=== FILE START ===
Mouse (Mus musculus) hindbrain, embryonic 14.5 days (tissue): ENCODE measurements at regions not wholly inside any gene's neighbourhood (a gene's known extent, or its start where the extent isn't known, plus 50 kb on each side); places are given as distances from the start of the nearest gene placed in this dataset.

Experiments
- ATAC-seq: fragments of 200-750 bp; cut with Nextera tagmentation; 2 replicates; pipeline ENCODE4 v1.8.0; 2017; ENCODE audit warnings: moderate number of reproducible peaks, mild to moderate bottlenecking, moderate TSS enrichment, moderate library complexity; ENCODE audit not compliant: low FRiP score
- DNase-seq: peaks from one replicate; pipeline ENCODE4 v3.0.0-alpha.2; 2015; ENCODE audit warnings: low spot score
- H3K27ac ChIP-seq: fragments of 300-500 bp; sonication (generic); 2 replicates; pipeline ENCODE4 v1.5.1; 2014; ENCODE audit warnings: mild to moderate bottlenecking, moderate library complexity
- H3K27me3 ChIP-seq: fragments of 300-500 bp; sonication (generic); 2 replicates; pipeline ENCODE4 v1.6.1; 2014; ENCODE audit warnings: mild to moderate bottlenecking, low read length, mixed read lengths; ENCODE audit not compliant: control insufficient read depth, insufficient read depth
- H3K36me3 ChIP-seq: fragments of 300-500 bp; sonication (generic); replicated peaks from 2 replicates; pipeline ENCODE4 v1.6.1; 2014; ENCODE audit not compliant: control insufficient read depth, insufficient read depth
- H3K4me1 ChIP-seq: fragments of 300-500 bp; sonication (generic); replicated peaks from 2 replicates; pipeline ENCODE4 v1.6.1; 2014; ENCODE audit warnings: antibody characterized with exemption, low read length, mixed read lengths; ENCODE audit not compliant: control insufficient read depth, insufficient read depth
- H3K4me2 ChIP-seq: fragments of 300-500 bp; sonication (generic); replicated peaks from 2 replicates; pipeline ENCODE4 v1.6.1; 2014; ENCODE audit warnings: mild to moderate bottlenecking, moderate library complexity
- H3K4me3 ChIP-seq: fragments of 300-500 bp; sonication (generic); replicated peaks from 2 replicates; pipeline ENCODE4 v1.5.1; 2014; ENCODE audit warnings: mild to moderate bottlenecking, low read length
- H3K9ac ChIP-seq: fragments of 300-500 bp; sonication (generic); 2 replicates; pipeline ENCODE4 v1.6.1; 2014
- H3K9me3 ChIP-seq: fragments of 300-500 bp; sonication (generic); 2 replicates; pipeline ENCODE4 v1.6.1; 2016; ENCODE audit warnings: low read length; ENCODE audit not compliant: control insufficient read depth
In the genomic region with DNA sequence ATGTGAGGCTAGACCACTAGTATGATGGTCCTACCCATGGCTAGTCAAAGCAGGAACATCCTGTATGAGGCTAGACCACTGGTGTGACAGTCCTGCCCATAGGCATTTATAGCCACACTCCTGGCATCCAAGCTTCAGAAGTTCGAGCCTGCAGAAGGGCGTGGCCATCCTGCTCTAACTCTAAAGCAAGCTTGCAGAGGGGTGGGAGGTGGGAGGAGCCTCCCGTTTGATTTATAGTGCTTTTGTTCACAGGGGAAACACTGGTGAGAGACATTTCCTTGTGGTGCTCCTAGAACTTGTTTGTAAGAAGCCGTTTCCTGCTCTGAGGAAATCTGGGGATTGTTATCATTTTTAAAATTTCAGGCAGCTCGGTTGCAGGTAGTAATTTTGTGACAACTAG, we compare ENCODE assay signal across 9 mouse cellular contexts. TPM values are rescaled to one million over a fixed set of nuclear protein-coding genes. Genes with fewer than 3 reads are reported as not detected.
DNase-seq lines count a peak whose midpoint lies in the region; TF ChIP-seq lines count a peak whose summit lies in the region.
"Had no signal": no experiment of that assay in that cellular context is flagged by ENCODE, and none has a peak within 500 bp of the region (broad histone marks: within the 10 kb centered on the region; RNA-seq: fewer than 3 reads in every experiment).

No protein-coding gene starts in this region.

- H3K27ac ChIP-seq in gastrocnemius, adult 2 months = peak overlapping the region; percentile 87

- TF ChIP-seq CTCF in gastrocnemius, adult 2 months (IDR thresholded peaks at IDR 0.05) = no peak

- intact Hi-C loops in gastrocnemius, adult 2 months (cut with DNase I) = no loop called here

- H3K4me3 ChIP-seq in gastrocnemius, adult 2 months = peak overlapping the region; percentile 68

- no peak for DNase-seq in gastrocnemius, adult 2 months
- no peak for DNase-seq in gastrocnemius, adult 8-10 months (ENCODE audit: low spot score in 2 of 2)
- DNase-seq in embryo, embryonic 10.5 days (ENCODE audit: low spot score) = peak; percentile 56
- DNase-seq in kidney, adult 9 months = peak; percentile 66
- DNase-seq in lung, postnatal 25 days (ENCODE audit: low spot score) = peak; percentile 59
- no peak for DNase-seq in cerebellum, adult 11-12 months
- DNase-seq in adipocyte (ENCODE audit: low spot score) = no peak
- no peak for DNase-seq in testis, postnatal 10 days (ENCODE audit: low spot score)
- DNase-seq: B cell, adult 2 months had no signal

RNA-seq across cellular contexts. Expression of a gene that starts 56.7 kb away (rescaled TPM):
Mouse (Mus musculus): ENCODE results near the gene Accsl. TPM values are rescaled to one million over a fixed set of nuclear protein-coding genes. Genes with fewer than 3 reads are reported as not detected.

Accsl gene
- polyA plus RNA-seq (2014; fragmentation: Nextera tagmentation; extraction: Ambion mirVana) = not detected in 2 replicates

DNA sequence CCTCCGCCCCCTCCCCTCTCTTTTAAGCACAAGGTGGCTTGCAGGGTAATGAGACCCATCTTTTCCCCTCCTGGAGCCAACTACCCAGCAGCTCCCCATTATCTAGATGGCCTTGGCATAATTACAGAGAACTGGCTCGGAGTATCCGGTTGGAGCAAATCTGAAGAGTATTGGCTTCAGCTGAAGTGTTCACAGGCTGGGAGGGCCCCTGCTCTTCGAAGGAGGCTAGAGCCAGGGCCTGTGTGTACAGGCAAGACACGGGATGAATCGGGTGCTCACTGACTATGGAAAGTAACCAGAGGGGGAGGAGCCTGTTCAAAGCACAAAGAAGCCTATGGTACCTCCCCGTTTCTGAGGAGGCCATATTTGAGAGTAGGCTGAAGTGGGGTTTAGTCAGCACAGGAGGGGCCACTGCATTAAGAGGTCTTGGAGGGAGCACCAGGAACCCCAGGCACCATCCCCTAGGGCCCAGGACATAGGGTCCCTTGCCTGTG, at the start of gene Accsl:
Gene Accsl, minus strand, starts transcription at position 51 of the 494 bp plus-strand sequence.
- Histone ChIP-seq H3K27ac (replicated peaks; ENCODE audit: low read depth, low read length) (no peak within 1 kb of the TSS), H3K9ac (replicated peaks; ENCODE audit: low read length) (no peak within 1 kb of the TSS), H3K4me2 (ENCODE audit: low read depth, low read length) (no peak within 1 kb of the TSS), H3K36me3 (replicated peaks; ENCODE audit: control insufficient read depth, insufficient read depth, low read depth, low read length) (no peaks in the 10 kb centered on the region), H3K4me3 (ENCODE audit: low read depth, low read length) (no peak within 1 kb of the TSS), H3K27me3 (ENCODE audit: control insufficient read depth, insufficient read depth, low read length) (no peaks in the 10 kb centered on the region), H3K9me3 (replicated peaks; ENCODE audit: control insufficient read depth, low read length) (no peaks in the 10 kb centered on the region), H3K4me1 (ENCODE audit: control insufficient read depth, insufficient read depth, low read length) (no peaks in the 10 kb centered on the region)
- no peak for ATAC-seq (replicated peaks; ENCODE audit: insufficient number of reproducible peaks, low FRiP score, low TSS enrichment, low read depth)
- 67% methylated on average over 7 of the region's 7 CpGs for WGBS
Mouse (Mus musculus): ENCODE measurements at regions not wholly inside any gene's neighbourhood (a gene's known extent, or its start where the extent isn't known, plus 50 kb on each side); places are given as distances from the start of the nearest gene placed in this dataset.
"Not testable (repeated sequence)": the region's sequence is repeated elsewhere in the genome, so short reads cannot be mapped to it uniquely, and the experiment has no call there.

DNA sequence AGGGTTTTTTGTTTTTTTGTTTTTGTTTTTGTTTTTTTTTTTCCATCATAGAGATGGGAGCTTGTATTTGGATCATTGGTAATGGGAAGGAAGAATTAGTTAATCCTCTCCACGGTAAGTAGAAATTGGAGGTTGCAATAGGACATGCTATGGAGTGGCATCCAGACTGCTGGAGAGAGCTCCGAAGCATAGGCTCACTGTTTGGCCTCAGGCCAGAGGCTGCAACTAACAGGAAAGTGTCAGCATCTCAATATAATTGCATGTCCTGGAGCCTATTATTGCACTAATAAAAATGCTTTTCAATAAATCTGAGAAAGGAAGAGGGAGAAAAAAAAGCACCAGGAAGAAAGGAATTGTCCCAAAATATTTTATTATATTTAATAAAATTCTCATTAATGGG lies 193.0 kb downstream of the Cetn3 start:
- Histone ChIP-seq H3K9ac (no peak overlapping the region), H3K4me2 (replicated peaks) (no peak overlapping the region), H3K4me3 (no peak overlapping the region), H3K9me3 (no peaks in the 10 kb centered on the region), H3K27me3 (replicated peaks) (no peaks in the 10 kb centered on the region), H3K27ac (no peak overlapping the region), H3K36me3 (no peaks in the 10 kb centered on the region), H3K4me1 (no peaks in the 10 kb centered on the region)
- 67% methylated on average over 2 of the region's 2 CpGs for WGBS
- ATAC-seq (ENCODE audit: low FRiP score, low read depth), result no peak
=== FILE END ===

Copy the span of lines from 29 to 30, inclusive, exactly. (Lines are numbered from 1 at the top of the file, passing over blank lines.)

- DNase-seq: B cell, adult 2 months had no signal

RNA-seq across cellular contexts. Expression of a gene that starts 56.7 kb away (rescaled TPM):